IM this article to a friend!

August 31, 2003

Deaf woman's rare path to rabbi

From: Chicago Sun Times, IL - Aug 31, 2003


Some day, when Ellen Roth tells the story of how she became a rabbi, it might go something like this:

On Sept. 11, 2001, Roth was standing on a sidewalk in New York City about five blocks from the World Trade Center with her French toy poodle, Hurray, and her sister, Jacqueline.

Roth was looking at her dog when the first of the twin towers collapsed. All around, people were screaming as chaos erupted.

She didn't hear any of it.

"The police told my sister, 'Get out of here! Why are you standing there?!'" Roth recalled during a recent conversation in the library of Skokie's Congregation Bene Shalom synagogue.

"The police were asking my sister why I wasn't paying any attention. And she said, because I was deaf. The police said, 'No, she's crazy!' My sister's like, 'No, she's actually deaf,'" Roth said. "So I looked around, and my sister said, 'We need to get out of here now!' And we watched the second building collapse and go into nothingness. . . . I had only turned away for a few minutes."

Those horrible moments, and the following 11 days she spent in her native New York City two years ago, were transforming.

"I felt awful. I couldn't hear anything that was going on. We couldn't really process emotions for other people. I would have to rely on my sister to understand what other people were saying; she got tired of interpreting for me. She had her own stuff. And my mother died three weeks later," Roth said.

Deaf since she was 1 year old, Roth, who is in her 40s and lives in Chicago's Lake View neighborhood, decided it was time to hear. In October 2002, she received a cochlear implant, a tiny artificial hearing device implanted in her skull just above her left ear that produces hearing sensations by electrically stimulating nerves inside the inner ear.

While she's still learning how to speak, Roth can now hear sounds and voices. The first music she ever heard was a song she can't remember the name of by Norah Jones, but the second song was Sade's "No Ordinary Love."

"I remember crying," she said. "I realized that music can go directly to your heart. I'd never known that."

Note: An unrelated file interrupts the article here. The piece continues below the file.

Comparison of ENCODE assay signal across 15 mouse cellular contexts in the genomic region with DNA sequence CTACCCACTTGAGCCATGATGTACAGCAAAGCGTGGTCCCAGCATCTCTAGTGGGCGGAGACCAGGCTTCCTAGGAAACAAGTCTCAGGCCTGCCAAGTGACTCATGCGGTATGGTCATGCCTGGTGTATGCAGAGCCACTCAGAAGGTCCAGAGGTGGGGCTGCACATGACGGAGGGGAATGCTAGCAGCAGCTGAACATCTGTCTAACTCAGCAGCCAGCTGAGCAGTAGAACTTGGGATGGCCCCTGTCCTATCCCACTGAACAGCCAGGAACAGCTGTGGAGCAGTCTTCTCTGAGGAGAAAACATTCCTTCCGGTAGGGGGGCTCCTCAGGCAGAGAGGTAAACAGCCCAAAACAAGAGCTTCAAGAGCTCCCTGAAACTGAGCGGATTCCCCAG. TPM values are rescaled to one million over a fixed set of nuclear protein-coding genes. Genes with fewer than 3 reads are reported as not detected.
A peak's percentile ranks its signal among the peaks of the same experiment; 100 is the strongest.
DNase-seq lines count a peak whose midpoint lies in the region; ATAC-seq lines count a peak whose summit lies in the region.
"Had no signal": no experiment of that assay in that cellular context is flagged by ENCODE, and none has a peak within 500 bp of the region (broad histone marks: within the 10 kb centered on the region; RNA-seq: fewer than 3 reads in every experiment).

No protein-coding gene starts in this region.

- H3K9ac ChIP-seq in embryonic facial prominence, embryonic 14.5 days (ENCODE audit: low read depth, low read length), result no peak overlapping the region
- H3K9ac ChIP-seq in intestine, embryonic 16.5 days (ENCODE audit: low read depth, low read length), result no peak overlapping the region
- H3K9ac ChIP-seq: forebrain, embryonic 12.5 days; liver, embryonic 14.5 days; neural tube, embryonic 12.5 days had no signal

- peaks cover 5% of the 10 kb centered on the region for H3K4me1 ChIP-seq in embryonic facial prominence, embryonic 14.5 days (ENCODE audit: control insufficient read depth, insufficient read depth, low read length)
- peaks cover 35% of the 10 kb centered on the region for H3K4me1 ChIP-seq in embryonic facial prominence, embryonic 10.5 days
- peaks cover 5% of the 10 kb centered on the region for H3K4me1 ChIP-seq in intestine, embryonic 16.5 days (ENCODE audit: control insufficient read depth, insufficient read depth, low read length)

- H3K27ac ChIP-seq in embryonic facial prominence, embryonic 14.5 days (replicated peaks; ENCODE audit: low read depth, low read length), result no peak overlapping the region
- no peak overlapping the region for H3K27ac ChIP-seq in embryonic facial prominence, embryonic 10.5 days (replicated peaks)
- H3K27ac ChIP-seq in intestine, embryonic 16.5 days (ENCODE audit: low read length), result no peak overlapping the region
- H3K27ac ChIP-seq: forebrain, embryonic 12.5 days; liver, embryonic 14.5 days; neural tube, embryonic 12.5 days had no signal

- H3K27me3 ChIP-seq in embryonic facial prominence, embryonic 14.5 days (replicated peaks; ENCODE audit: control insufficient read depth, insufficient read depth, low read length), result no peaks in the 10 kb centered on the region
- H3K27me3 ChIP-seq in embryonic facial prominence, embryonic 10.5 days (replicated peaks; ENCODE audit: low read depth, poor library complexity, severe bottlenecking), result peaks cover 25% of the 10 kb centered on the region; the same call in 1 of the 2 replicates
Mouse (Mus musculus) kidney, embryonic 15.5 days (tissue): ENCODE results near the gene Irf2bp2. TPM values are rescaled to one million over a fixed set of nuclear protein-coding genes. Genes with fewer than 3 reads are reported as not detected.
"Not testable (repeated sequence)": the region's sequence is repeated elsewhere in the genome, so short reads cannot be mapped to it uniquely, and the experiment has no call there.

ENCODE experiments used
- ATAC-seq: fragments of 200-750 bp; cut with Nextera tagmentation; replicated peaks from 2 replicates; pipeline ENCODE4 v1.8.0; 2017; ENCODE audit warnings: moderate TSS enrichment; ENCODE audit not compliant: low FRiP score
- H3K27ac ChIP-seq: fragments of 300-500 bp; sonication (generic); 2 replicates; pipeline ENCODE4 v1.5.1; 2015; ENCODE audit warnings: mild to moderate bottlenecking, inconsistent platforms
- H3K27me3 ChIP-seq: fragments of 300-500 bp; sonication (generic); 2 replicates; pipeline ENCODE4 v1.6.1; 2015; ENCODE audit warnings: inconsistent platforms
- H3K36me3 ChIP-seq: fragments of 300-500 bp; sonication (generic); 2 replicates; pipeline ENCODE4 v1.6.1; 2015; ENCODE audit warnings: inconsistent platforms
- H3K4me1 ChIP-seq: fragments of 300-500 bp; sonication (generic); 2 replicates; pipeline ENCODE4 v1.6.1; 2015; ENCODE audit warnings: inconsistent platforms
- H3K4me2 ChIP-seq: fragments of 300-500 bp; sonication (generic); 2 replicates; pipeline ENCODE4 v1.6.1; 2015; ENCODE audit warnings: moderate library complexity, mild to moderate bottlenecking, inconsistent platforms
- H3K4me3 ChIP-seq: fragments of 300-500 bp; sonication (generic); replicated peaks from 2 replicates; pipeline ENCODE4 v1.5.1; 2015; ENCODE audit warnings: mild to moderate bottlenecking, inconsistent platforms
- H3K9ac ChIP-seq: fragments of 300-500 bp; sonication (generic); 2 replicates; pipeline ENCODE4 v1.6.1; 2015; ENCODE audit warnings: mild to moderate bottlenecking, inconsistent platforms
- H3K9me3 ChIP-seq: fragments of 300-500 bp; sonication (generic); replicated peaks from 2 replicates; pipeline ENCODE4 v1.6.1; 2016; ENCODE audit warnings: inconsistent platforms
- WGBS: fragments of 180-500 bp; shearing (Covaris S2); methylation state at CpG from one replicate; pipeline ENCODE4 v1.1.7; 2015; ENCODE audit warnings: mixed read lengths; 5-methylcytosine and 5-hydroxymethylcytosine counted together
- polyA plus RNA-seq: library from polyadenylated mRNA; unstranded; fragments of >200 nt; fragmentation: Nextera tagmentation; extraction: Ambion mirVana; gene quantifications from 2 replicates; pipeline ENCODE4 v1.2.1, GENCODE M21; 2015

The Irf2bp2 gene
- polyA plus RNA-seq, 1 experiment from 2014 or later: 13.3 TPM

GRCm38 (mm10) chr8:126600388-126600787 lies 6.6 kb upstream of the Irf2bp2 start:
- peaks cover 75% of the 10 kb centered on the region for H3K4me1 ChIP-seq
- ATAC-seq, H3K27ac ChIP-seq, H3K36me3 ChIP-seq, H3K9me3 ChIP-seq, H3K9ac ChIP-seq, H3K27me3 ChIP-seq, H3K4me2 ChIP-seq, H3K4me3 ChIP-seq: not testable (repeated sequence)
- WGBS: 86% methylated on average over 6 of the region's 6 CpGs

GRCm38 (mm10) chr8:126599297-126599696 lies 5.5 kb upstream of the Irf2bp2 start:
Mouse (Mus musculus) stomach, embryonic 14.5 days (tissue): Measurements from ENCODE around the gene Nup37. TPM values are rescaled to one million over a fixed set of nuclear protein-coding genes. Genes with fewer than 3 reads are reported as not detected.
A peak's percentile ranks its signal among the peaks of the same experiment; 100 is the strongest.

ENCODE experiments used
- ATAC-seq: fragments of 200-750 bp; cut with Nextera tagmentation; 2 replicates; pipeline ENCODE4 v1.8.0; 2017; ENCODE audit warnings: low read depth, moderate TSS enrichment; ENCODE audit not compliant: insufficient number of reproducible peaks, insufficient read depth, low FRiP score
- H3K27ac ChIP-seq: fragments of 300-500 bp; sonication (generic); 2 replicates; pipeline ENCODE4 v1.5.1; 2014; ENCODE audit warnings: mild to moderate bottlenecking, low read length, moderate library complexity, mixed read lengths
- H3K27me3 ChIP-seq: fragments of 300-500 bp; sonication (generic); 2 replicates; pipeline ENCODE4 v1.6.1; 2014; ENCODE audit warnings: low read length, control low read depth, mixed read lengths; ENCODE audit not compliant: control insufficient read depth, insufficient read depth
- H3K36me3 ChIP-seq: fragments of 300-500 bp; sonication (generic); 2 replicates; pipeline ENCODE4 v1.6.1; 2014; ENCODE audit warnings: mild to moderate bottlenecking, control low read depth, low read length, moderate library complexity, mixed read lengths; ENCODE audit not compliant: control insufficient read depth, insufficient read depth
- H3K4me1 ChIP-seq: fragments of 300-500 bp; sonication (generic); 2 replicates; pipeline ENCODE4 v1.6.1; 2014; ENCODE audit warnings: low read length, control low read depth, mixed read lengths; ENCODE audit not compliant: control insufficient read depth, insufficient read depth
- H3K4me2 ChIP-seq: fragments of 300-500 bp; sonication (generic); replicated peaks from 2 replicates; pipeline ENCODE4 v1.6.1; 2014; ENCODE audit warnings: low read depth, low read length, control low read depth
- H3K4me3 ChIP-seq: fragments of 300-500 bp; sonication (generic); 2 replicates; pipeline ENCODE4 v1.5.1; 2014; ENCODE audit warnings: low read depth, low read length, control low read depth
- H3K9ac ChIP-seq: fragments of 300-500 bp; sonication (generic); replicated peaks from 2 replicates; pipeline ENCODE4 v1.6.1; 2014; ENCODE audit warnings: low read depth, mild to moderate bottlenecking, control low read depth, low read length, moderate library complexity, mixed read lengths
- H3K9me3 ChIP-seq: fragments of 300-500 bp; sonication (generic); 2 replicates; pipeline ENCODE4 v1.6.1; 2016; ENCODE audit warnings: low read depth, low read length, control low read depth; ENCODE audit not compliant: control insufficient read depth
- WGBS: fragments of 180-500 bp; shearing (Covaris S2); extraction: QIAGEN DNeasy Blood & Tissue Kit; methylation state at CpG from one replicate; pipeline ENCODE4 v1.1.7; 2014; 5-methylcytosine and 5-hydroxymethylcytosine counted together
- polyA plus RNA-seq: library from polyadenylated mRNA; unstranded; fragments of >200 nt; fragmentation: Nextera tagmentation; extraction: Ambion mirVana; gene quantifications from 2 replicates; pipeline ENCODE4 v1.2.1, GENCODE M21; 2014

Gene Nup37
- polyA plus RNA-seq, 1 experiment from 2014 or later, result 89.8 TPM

A longtime advocate and activist in the deaf community, Roth eventually left her job as a senior public service administrator for the City of Chicago's Office of Rehabilitation Services, a position she'd held for a decade. It was time, she decided, for a change, time to do what she calls her "soul's work."

A month before she received her cochlear implant--and her hearing--Roth began rabbinical studies at the Hebrew Seminary of the Deaf in Skokie, where her new-found hearing has come in handy as she has tackled the yeoman task of learning Hebrew. It'll be her fifth language, after English, American Sign Language, French and French Sign Language.

At the end of her five-year course of study at the Skokie seminary, Roth will be a rabbi--only the third deaf rabbi in the world, according to her seminary mentor, Rabbi Douglas Goldhamer.

But Roth doesn't intend to serve a traditional congregation, either hearing or deaf. Instead, she wants to become a Kabbalistic teacher and healer.

The focus of her rabbinical studies with Goldhamer is the Kabbalah, the Jewish mystical tradition assembled in a number of books, all written in Hebrew, collected throughout the ages. Kabbalist mystics believe the remedies to all of life's difficulties--including physical maladies--can be found in the texts.

The Kabbalah, which literally means "to receive," teaches that the body and mind can become a vessel for messages and energy that can be healing for the recipient and others, Roth explained. She was introduced to the Kabbalah years ago and has studied it informally on her own for about a decade.

"To still your mind so that you can receive the message, that's what the Kabbalah is, though not a lot of us know how to do that," she said. "I don't know what real work I'm going to do, but, you know, I'm pulled here. I haven't figured out what I'm going to do with it, but I'm staying."

Only about 5 percent of all Kabbalistic literature has been translated into English, hence Roth's Hebrew lessons. And fewer than 1 percent of all rabbinical students study the Kabbalah classically, according to Goldhamer.

If she completes her studies, Roth will be the only deaf woman Kabbalist in the world. Traditionally, the Kabbalah has been shrouded in secrecy, studied almost exclusively by an elite cadre of male rabbis.

"The contribution she'll be making to Judaism is enormous," said Goldhamer, who established the seminary for the deaf in 1992. There are about 50,000 deaf Jews in the United States. "The deaf are thirsty for knowledge of Judaism and spirituality. . . . The deaf are thirsty because there are no deaf educators in [Jewish] religious fields. They just don't exist."

Roth's life is dramatically different today than it was on that street corner in lower Manhattan two years ago. Even taking Hurray for his daily walk is a portal to a new world.

"I would walk the dog, and I'd see people who could hear, and they'd walk past. Their faces always looked odd to me; people didn't look friendly. Then I got my cochlear implant and moved to Lake View, and I'd walk my dog in the morning, and I'd hear people talking. And people would say, 'Good morning,'" she said.

"I didn't realize that in the past, people might have been trying to talk to me, too, but I just ignored them because I couldn't hear them. And then they decided I wasn't friendly. So we had negative perceptions of each other for no reason. Now that's solved. That's gone. And that blows my mind."

Copyright © The Sun-Times Company